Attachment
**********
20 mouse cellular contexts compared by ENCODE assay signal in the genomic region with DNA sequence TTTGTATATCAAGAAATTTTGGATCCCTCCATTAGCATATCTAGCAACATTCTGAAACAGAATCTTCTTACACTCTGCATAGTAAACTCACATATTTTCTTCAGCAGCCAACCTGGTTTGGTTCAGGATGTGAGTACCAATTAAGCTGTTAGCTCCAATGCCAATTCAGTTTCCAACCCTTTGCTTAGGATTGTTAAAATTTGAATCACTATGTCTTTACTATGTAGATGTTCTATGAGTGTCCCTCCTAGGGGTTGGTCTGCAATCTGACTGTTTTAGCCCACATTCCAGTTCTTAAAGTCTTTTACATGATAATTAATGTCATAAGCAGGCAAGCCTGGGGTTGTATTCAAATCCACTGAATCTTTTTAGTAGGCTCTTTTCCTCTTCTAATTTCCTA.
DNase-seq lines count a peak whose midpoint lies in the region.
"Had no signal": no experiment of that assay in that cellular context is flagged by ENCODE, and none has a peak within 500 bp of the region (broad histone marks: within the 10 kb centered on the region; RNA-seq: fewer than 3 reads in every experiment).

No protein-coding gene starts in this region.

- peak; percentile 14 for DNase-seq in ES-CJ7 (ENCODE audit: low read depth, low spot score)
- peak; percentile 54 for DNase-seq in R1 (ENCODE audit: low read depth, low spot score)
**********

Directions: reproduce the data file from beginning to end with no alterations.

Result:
20 mouse cellular contexts compared by ENCODE assay signal in the genomic region with DNA sequence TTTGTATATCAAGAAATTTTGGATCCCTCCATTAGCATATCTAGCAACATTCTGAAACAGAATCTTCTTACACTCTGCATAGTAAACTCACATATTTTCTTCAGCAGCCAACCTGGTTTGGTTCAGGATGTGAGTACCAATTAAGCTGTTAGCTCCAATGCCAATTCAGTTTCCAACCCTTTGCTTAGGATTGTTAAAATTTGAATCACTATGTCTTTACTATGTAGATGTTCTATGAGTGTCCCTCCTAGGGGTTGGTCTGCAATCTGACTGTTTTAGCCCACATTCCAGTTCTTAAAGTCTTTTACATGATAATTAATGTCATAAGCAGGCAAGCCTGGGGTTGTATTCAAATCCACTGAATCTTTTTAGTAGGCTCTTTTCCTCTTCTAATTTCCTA.
DNase-seq lines count a peak whose midpoint lies in the region.
"Had no signal": no experiment of that assay in that cellular context is flagged by ENCODE, and none has a peak within 500 bp of the region (broad histone marks: within the 10 kb centered on the region; RNA-seq: fewer than 3 reads in every experiment).

No protein-coding gene starts in this region.

- peak; percentile 14 for DNase-seq in ES-CJ7 (ENCODE audit: low read depth, low spot score)
- peak; percentile 54 for DNase-seq in R1 (ENCODE audit: low read depth, low spot score)